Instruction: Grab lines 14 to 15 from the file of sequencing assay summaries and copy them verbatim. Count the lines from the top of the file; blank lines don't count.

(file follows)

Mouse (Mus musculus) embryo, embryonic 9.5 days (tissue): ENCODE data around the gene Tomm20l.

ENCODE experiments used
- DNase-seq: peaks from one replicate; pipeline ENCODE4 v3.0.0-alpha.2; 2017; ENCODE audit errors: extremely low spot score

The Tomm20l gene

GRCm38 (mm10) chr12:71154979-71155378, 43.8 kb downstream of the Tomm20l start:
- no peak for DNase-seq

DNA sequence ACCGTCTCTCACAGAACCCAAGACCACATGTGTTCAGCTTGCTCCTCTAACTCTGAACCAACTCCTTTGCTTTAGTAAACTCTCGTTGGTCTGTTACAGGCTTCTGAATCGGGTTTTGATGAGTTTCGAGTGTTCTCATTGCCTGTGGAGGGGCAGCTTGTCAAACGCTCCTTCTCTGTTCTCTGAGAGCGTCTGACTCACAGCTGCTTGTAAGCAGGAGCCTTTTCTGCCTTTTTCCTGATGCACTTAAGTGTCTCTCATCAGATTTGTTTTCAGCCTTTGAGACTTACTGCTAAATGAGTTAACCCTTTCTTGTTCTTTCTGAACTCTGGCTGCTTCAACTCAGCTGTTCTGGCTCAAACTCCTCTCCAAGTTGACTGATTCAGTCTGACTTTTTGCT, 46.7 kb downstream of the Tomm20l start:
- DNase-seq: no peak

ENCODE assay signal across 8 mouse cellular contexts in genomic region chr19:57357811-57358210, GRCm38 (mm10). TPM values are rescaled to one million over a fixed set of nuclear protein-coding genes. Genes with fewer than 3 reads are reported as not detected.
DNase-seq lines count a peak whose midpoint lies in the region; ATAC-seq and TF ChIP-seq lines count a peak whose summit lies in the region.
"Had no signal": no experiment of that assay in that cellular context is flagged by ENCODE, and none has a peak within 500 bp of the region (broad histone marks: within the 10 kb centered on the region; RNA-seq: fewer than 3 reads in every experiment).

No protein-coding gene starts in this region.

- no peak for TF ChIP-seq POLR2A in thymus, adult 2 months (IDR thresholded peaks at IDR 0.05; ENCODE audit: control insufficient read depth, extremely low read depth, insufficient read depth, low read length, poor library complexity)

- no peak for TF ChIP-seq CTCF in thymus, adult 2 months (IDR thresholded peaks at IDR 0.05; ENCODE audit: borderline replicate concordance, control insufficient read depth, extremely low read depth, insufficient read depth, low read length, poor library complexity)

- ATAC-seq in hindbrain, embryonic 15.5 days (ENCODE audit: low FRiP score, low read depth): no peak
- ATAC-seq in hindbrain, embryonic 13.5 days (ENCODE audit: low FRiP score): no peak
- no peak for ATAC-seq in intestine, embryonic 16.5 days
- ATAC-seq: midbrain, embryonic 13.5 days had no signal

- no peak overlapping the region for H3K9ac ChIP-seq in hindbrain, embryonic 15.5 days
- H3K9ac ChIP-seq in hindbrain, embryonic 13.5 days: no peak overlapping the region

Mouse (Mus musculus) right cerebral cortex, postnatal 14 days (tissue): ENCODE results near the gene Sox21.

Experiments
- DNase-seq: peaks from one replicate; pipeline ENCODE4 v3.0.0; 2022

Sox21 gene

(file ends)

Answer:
- no peak for TF ChIP-seq CTCF in thymus, adult 2 months (IDR thresholded peaks at IDR 0.05; ENCODE audit: borderline replicate concordance, control insufficient read depth, extremely low read depth, insufficient read depth, low read length, poor library complexity)

- ATAC-seq in hindbrain, embryonic 15.5 days (ENCODE audit: low FRiP score, low read depth): no peak